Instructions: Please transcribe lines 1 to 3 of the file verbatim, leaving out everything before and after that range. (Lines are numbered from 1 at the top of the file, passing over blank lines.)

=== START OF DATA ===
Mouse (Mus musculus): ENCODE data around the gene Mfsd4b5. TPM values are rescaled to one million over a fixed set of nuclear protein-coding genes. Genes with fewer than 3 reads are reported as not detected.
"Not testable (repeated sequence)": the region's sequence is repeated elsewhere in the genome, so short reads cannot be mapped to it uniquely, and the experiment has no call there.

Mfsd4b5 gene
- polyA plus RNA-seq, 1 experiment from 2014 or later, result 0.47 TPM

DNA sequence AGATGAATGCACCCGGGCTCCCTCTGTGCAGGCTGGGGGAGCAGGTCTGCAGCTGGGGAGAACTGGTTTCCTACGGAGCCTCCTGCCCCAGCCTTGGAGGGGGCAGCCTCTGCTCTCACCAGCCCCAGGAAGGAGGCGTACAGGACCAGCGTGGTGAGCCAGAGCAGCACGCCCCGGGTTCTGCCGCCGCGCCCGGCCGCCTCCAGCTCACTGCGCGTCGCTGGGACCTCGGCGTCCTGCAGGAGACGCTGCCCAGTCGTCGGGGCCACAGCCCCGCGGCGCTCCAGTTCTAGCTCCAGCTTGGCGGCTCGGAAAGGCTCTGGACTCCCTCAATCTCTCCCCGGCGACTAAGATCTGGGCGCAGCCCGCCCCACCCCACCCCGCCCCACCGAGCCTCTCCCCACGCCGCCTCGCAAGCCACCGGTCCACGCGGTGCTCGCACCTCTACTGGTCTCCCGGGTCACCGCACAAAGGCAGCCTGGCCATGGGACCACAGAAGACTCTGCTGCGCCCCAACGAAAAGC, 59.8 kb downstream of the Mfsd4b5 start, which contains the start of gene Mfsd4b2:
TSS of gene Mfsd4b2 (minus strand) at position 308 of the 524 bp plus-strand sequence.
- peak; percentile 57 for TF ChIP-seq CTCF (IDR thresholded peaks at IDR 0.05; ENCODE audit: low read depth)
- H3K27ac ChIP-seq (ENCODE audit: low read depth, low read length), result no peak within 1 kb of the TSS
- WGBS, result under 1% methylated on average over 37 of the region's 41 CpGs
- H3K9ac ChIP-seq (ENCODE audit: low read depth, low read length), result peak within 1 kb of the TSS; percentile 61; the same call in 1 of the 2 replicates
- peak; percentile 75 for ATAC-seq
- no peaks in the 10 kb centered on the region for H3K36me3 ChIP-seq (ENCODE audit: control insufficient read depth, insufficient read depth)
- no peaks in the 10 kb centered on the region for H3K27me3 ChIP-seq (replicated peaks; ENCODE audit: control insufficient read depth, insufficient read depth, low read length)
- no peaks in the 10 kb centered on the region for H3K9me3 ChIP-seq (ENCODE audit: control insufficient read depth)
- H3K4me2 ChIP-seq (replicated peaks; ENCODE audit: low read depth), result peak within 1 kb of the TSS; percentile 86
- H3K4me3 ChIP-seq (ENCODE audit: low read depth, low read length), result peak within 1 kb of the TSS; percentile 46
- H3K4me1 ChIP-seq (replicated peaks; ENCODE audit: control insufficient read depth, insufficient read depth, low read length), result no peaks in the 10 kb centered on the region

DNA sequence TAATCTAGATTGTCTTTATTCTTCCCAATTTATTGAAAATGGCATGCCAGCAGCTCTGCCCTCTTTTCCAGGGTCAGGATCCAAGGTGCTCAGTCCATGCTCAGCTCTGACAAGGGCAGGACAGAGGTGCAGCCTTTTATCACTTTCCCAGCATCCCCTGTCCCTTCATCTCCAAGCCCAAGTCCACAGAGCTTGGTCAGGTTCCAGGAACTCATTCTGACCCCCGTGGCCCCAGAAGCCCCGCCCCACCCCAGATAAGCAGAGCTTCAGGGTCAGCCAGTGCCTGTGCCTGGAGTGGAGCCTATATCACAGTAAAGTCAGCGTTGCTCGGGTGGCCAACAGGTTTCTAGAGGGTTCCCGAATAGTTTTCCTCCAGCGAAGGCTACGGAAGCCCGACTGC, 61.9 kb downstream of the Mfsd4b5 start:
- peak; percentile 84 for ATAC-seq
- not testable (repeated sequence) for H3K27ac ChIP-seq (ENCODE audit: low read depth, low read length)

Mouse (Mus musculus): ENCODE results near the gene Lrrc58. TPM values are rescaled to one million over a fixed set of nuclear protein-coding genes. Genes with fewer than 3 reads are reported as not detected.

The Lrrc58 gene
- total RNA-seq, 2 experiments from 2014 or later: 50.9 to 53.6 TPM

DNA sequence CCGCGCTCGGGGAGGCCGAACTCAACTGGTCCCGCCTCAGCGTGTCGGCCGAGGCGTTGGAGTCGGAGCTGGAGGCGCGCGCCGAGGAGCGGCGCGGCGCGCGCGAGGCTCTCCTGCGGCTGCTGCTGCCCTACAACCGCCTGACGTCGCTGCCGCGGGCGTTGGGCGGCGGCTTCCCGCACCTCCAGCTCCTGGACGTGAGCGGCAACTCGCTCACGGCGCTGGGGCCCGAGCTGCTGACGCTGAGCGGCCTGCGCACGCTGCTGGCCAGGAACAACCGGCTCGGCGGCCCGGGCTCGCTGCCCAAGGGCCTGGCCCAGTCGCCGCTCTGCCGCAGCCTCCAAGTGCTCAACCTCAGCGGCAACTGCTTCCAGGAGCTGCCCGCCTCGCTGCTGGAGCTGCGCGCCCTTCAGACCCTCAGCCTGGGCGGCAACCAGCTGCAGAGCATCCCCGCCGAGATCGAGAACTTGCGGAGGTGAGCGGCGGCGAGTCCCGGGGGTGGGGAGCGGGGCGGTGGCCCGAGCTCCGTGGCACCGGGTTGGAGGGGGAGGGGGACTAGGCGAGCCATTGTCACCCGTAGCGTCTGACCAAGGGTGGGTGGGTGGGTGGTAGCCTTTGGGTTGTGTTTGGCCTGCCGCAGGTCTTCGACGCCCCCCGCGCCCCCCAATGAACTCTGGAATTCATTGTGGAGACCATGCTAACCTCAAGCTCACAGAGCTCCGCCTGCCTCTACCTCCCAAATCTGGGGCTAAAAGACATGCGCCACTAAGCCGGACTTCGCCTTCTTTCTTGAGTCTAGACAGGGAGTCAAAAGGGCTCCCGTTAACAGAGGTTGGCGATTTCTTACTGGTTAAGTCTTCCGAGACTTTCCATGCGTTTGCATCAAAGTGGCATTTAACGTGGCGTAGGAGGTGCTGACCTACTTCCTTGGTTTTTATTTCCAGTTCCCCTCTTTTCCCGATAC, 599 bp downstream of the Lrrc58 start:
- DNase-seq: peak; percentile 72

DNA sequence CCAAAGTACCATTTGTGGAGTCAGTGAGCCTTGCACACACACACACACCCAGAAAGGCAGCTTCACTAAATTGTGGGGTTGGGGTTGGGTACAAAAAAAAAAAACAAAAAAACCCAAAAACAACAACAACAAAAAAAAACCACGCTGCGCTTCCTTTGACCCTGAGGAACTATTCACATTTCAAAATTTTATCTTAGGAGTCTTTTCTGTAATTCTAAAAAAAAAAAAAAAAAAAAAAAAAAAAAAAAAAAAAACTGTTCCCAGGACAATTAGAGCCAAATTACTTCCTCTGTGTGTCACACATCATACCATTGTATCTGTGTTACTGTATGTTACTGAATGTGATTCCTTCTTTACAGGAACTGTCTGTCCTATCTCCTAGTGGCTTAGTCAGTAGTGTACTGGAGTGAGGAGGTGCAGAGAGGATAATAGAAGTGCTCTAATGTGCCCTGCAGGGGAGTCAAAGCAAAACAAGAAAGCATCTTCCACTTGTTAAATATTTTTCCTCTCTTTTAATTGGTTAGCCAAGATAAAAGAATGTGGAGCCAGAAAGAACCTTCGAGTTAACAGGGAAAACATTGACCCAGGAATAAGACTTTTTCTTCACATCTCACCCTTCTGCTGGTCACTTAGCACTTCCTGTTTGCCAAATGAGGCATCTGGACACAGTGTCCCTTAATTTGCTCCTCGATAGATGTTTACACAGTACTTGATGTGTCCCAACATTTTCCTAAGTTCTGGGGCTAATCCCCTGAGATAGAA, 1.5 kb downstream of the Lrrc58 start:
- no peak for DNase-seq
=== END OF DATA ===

Mouse (Mus musculus): ENCODE data around the gene Mfsd4b5. TPM values are rescaled to one million over a fixed set of nuclear protein-coding genes. Genes with fewer than 3 reads are reported as not detected.
"Not testable (repeated sequence)": the region's sequence is repeated elsewhere in the genome, so short reads cannot be mapped to it uniquely, and the experiment has no call there.

Mfsd4b5 gene